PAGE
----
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Journal article

A critical realist evaluation of an integrated care project for vulnerable families in Sydney, Australia

Integrated care Community health Health services accessibility Vulnerable people Sydney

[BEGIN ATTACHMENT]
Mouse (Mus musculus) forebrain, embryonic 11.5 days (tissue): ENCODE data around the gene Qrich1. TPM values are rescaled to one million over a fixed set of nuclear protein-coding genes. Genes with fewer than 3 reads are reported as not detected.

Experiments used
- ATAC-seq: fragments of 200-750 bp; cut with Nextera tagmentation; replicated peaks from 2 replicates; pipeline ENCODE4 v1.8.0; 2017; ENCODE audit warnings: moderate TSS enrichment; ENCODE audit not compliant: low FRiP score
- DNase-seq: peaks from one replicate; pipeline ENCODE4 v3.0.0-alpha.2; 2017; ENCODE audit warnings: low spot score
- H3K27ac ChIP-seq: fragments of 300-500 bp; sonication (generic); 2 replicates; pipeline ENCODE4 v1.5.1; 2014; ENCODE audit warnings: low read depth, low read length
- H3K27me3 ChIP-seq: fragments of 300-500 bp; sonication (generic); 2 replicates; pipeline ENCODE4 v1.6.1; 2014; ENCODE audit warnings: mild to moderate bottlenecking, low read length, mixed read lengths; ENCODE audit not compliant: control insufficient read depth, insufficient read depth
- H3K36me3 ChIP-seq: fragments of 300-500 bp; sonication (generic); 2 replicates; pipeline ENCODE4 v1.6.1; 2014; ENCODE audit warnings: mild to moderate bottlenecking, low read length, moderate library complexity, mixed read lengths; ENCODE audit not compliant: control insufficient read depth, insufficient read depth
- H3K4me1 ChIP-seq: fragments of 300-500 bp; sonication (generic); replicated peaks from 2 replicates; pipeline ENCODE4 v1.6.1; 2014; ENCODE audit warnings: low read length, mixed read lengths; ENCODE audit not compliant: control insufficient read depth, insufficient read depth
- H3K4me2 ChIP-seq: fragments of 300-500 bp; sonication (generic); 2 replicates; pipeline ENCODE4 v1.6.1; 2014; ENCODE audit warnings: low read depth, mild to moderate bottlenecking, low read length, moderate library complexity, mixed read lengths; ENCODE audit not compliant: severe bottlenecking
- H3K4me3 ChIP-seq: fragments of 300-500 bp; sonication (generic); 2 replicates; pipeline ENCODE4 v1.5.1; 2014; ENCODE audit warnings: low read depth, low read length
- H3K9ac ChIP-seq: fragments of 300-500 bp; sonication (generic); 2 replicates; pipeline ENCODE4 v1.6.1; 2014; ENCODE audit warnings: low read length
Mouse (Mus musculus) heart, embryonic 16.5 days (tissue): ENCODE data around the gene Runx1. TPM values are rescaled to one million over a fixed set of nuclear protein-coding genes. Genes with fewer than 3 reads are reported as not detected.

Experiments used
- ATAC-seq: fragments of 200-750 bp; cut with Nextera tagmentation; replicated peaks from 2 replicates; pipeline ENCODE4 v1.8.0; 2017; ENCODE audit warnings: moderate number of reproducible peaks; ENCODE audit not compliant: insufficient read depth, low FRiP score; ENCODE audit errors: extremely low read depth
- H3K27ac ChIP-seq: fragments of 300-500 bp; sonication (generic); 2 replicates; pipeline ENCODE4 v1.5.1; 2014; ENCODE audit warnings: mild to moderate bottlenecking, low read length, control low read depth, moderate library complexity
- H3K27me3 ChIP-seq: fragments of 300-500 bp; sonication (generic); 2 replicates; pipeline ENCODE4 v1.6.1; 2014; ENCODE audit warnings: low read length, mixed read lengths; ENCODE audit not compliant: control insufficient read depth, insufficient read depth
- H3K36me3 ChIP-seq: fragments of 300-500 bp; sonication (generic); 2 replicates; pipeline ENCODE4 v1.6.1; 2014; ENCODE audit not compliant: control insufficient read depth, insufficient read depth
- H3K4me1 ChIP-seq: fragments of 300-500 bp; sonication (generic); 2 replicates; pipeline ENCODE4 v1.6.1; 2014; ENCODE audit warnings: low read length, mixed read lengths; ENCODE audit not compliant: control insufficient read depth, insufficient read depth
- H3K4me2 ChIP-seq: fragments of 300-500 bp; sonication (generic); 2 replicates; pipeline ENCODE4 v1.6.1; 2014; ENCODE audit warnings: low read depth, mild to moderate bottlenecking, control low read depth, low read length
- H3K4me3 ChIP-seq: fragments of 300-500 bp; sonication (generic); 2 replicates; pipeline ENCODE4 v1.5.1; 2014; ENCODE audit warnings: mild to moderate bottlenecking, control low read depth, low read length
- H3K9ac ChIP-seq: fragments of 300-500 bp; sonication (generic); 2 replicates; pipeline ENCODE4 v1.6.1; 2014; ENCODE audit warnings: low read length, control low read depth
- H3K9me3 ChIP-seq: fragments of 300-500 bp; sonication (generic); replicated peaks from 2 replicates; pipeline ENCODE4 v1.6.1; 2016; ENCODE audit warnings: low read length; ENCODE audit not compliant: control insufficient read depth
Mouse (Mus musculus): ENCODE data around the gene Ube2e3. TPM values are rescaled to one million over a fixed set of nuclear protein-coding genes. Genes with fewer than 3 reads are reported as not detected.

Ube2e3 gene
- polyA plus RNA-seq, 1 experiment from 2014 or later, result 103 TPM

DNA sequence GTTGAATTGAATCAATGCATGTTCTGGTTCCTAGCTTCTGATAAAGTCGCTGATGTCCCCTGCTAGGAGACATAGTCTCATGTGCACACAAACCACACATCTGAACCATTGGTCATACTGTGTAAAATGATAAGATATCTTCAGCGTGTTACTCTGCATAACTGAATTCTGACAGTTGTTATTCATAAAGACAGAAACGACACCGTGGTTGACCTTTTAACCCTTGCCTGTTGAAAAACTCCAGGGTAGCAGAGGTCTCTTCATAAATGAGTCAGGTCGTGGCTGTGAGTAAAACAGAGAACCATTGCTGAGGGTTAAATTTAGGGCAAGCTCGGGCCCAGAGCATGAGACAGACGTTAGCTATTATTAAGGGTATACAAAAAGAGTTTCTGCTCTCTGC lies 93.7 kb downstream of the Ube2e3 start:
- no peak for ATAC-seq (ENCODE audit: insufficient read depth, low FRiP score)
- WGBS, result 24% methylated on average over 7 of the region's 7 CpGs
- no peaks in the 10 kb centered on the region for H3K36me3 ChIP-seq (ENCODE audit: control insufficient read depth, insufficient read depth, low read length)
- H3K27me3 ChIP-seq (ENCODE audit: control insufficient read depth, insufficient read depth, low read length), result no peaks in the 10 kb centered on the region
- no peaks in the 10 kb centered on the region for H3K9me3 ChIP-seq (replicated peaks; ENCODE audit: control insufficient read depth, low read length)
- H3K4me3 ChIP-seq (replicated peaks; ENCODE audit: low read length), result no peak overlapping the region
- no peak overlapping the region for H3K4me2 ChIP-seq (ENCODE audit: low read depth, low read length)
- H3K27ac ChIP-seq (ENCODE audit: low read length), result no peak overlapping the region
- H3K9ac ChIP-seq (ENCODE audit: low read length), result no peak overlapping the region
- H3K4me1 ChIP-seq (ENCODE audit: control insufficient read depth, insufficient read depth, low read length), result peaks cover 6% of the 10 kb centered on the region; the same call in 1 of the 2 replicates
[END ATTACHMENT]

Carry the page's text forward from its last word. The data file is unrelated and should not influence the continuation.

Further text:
Healthy Homes and Neighbourhoods (HHAN) Integrated Care Initiative was established to improve the care of families with complex health and social needs who reside in Sydney Local Health District. HHAN seeks to provide long-term multi-disciplinary care coordination as well as enhance capacity building and promote integrated care. The critical realist study reported here is part of the longitudinal development and evaluation of complex integrated health and social care interventions in Sydney, Australia. Methods: We describe the qualitative component of a critical realist pilot case study aimed at exploring, explaining and refining emerging HHAN programme theories in relation to care coordination. Qualitative interviews were undertaken with HHAN clients (n = 12), staff and other stakeholders (n = 21). Interviews and coding used a context (C), mechanism (M) and outcome (O) framework. Inductive, deductive, retroductive and abductive modes of reasoning were used with the CMO heuristic tool to inform the developing programme theory. Results: The mechanisms underpinning effective engagement of clients by care coordinators included: building trust, leveraging other family, social and organisational relationships, meeting clients on their own terms, demonstrating staff effectiveness as quickly as possible, and client empowerment. Mechanisms for enhancing care integration included knowledge transfer activities and shared learning among collaborators, structural and cultural changes, enhancing mutual respect, co-location of multidisciplinary and/or interagency staff and cultivating faith in positive change among staff. Conclusions: Use of a critical realism case study approach served to elucidate the varied influences of contexts and mechanisms on programme outcomes, to highlight what works for whom and in what context. Findings supported the initial programme theory that engagement and trust building with clients, alongside enhanced collaboration and integration of services, improved outcomes for vulnerable families with complex needs. Further research is needed to explore the cost-effectiveness of integrated care initiatives, in view of the long term nature of service provision and the risk of staff burnout.

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